Then follows a scene at a faculty party where a published female author and graduate of the college (Elizabeth McGovern), who hears of Joan’s talents, attempts to dissuade the latter from writing by asserting that women authors are never read. Disheartened, Joan responds she is only interested in being a wife. We then encounter the couple in Greenwich Village where Joe sets out to write his first novel, The Walnut.
It is impossible to discuss the film seriously without treating the “mystery” that lies at its heart, so the reader should beware.
Joe’s first attempt at writing his book is an abject failure. Joan tries to give him constructive feedback, but he rebuffs her and threatens to end their relationship. To save their marriage, Joan tells him she can fix the work and sits down to rewrite the manuscript. We have been privileged to learn their secret—Joan has been writing the books published under Joe’s name while he has been cooking, cleaning and caring for the children.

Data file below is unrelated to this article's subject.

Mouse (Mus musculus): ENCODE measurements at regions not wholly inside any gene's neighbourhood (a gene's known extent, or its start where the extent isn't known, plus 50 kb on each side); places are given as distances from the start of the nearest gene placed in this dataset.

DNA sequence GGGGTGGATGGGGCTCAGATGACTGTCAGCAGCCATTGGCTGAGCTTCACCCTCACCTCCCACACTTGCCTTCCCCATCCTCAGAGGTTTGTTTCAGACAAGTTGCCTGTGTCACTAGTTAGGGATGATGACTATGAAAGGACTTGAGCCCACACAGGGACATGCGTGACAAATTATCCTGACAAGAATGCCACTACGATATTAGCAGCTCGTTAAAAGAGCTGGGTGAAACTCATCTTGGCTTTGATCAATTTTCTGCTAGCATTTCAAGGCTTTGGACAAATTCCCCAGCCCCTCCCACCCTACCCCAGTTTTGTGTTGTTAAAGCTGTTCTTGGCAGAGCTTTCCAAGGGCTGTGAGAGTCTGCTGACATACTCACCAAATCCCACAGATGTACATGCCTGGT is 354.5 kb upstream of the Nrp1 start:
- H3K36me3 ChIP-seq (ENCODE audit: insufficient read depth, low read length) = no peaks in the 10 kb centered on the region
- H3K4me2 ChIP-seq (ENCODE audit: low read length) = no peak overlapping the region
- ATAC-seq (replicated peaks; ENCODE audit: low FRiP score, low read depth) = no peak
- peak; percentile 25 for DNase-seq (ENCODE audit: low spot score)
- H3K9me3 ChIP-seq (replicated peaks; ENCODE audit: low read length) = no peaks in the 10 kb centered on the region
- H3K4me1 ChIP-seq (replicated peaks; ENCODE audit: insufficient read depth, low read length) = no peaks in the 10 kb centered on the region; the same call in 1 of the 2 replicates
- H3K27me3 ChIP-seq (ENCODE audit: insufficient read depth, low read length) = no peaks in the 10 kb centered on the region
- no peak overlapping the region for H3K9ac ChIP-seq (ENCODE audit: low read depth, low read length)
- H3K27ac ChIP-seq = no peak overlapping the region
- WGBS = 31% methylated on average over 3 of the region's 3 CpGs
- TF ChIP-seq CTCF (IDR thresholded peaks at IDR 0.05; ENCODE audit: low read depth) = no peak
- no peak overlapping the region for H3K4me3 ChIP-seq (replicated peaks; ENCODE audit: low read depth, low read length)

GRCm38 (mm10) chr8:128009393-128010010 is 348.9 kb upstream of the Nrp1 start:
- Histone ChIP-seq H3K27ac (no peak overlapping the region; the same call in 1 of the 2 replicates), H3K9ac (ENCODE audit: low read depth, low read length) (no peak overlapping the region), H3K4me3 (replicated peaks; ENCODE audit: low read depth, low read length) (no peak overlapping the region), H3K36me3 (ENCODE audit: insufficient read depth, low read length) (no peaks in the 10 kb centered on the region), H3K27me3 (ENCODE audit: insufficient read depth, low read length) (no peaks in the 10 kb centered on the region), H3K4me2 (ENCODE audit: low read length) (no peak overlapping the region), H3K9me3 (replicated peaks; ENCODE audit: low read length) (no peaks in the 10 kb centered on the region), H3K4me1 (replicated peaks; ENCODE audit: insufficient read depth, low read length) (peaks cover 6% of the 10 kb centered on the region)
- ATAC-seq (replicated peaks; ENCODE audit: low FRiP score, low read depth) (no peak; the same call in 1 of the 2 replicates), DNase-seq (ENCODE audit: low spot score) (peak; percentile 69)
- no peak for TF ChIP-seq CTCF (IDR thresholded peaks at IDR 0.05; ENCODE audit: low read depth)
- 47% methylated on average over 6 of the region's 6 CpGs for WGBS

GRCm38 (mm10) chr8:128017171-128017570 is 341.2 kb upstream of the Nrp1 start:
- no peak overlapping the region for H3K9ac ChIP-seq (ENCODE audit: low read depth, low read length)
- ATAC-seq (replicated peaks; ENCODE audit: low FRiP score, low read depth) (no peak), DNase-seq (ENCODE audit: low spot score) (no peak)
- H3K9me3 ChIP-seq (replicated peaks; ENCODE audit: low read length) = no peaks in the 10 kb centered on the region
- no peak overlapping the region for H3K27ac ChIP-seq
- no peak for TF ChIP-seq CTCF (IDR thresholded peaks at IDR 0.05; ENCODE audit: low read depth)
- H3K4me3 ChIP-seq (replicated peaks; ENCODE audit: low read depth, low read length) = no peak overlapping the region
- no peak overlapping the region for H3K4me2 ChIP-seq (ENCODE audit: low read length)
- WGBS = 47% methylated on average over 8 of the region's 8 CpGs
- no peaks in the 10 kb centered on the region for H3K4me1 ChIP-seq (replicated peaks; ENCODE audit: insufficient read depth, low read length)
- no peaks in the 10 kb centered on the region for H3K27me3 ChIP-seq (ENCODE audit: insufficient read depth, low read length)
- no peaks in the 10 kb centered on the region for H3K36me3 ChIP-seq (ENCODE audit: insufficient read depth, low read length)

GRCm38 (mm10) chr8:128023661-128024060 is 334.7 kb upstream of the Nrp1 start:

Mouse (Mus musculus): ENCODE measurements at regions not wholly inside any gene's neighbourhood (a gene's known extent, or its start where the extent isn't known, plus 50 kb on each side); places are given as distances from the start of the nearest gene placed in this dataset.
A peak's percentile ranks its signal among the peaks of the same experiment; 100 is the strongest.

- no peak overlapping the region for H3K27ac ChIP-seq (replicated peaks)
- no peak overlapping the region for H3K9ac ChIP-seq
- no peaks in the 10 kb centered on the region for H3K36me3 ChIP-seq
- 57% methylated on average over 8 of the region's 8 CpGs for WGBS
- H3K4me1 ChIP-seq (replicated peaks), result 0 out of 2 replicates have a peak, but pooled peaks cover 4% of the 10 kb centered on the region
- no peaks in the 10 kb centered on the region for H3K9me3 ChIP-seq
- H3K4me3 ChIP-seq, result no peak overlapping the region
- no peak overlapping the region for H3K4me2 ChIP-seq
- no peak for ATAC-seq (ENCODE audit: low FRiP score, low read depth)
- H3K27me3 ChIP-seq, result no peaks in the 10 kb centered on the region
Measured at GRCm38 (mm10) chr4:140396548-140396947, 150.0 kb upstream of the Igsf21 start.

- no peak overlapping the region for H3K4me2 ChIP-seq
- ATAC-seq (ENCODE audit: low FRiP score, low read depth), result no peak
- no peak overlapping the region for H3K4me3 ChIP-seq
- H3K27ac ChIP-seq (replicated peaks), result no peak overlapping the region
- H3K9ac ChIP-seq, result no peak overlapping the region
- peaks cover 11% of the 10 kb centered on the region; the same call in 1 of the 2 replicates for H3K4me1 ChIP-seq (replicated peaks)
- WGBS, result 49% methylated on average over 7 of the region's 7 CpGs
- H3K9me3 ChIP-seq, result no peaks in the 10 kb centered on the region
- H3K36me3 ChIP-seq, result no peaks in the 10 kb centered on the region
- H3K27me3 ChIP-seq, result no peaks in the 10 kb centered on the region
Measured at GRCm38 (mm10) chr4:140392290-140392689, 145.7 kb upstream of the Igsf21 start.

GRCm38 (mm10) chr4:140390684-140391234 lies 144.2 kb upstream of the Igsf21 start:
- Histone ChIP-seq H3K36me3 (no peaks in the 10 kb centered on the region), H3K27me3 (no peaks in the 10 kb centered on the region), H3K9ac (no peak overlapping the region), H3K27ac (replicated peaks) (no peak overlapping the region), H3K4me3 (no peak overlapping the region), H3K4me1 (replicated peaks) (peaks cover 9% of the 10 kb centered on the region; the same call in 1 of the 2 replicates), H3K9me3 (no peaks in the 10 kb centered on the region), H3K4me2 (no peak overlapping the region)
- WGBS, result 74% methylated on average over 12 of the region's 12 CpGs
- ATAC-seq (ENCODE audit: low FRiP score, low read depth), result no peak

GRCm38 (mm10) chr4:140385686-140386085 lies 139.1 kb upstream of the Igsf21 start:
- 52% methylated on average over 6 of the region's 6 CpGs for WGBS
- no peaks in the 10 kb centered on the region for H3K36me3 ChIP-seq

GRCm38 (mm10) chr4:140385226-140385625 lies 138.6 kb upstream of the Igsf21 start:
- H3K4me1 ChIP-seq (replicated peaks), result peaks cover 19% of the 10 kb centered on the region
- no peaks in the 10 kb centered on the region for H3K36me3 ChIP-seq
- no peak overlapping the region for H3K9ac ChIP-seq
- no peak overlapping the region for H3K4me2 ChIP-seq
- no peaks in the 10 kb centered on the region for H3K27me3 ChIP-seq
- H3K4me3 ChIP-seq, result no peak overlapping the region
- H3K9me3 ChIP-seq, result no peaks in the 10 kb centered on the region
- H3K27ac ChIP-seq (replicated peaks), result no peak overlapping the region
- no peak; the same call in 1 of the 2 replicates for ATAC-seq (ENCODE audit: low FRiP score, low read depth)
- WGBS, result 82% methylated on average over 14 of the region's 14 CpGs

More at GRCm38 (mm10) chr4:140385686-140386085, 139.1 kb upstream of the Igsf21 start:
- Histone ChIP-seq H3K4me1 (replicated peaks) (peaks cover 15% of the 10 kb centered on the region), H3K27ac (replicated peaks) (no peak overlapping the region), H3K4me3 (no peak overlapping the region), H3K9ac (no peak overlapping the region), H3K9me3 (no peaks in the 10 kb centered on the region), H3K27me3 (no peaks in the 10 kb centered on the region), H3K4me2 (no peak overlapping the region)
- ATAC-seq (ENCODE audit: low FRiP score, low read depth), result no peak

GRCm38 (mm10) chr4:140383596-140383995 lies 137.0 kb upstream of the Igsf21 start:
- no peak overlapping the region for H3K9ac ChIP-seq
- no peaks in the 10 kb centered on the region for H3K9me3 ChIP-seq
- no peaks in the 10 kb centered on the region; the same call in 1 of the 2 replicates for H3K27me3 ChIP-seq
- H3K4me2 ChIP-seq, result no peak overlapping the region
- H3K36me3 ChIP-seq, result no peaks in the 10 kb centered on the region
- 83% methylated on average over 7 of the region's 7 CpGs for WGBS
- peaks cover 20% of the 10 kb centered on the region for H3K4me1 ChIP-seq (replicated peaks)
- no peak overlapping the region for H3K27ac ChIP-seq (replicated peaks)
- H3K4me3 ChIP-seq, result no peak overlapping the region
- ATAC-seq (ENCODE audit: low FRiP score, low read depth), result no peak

A perfidious biographer, Nathaniel Bone (Christian Slater), accompanies the couple and their son to Stockholm. He functions as a catalyst in this drama, having long speculated that Joan is the ghostwriter of Joe’s acclaimed novels. He attempts to seduce a confession out of her after inviting her for drinks at a bar near the hotel. Though she parries his attack, the encounter sets in motion a final, decisive crisis.
The Wife is being celebrated, in the context of the #MeToo movement, as further proof that brutish, overbearing men largely exist to crush deserving, talented women’s hopes and dreams.
These snippets from a few reviews provide a taste of it: “Glenn Close is female resentment personified in The Wife”; this is “a marriage corroded by male vanity and female complicity”; the film is “a devastating dissection of a woman sidelined for male glory, in what proves an all-too-recognisable situation”; and “‘Behind every great man there’s a great woman?’ In this case, it would be more apt to say, ‘Behind every great man there’s a far greater woman who has given up who she was and what she did to ensure his greatness.’”
Runge’s film plays up disgracefully to sentiments of upper middle class female resentment and self-pity. How hard done by such people feel! Much greater suffering—the suffering of the working class, the suffering of populations around the globe—does not arouse or agitate them.